Thursday, June 24, 2021

The freedom of the press still furnishes that check upon government which no constitution has ever been able to provide – Chicago Tribune.

Tags Senate

Tag: Senate

Burgoyne misses out on number one Senate slot

2619 Joshua Burgoyne SM

 

 

Katherine-based vet gets the number one position, with Alice Springs electrician Joshua Burgoyne (pictured) in second place. No party has ever won both NT Senate seats. ERWIN CHLANDA reports.

'See you in 5 years: Turnbull on NT infrastructure'

p2333-Maland.-McCarthy-SM

 

The Federal Government committed to invest $675m in the Territory’s infrastructure but actually invested $451m – $224m less than promised. Over the next four years, Federal infrastructure funding in the Northern Territory will plummet by almost 75% from $222m in 2018-19 to $61m in 2021-22, writes Malarndirri McCarthy (pictured), Labor Senator for the NT.

CLP propaganda courtesy of a Senate office?

p2373-nigel-scullion-sm2532 Scullion release SM

 

 

Propaganda by Nigel Scullion (pictured) for the Country Liberal Party, Jacinta Price and Joshua Burgoyne under the Commonwealth Coat of Arms. ERWIN CHLANDA reports.

CDP work for the dole scheme gets a hammering

2463 Chansey Paech SM

 

The Community Development Program is a product of inadequate consultation, has bureaucratic processes many don't even understand, is punitive without benefits and ignores private enterprise as an alternative: That's what academics and politicians, including Chansey Paech (pictured), are telling the Senate’s Finance and Public Administration Committee. ERWIN CHLANDA reports.

 

Palmer pushes for Federal probe of NT electoral donations

p2158-Clive-Palmer-1

 

 

The Palmer United Party will seek a Senate inquiry into the activities of the Northern Territory government following moves to scrap an independent investigation into NT political donations, writes the party's Federal Leader, Clive Palmer.

Goodbye at last, Berrimah Line?

A possible cure for the Berrimah Line malaise is the by-product of the report by Alice-based remoteFOCUS – part of Desert Knowledge Australia – about fly-in, fly-out workers, presented to the Senate this week.
And this tonic would be far more potent than the pledges from either major party, invariably broken, that Central Australia will no longer be left out in the cold.
The answer could be a commission or authority, or a company established under the Corporations Act, wholly owned by the members, or some other legal mechanism, says Bruce Walker, the report's main author.
He tailored the recommendations to the Pilbara, where governance is driven by a sustained mining boom, but says they could easily be adapted to Central Australia, which now has the welfare industry as its main business.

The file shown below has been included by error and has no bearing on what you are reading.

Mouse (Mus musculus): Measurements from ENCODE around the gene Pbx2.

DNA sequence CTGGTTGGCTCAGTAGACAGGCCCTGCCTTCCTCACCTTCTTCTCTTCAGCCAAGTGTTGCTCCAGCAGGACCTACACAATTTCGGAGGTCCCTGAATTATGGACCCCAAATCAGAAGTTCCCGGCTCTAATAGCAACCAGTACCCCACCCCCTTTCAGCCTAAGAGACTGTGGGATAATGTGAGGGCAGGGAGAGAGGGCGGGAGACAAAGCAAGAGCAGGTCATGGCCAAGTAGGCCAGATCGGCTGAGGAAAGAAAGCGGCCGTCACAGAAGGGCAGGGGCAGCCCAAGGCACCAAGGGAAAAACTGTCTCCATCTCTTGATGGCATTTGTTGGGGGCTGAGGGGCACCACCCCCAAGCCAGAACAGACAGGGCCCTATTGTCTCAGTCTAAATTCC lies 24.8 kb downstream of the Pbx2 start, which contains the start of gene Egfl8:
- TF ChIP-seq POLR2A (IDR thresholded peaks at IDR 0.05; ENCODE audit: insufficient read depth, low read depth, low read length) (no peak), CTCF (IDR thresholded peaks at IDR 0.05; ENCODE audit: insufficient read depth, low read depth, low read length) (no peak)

Dr Walker says the background to the decades-long desire of people in The Centre to have control over their lives is a litany of neglect, misunderstanding and disinterest. ERWIN CHLANDA reports. Photos from the report – landscapes in Central Australia and the Pilbara.

Remote Oz: neglect is just the beginning

The camp at the Granites goldmine north-west of Alice Springs. Workers fly in and out from all over Australia. Photo courtesy Newmont Mines.

 

A recurring theme during the election campaign was the question, why bother voting? And from that quite frequently flows: Let's break away. But how?

Answers to that seem to be taking shape in several quarters. Desert Knowledge chairman Fred Chaney suggested getting rid of the states and running the country from Canberra and through local governments on steroids.

And the election has suddenly shifted the political centre of gravity from Darwin's northern suburbs to the bush, through candidates and even a new party.Now Bruce Walker (pictured), the director of remoteFOCUS, Desert Knowledge Australia in Alice Springs, has argued in a submission to the Senate enquiry into Fly-In, Fly-Out that there are broad issues in remote Australia that need to be fixed.

By ERWIN CHLANDA. Photo:

Cheap booze causes mountain of problems

 

The morning after, Alice Springs style: a mountain of wine casks in the dry Todd River, collected within just 200 metres of the footbridge (top left in the photo), put on display by the local alcohol control pressure group, People’s Alcohol Action Coalition (PAAC).

The group wants a "floor price" for alcohol pegged at the cost of the cheapest full strength beer, $1.20 per standard drink.

The booze sold by the Todd Tavern bottle shop (in the background of the photo), on the banks of the Todd, in these Renmano wine casks works out at 71 cents per drink, according to PAAC spokesman John Boffa.

But the manager of the Todd Tavern, Leonie Leach, says the correct price per standard drink for the Renmano cask wine is 90 cents.

Only the Todd Tavern and the Gapview Hotel are selling cheap cask wine. All other outlets in the town have voluntarily withdrawn the product from sale.

Alcohol restrictions are a major issue for the upcoming local government and legislative assembly elections.

Meanwhile at 1pm today (February 22) police arrested a disqualified driver who was allegedly drunk and had an unrestrained two-day old baby in the car, and on February 23 Opposition Leader Terry Mills said violent assaults in the Northern Territory are on the increase

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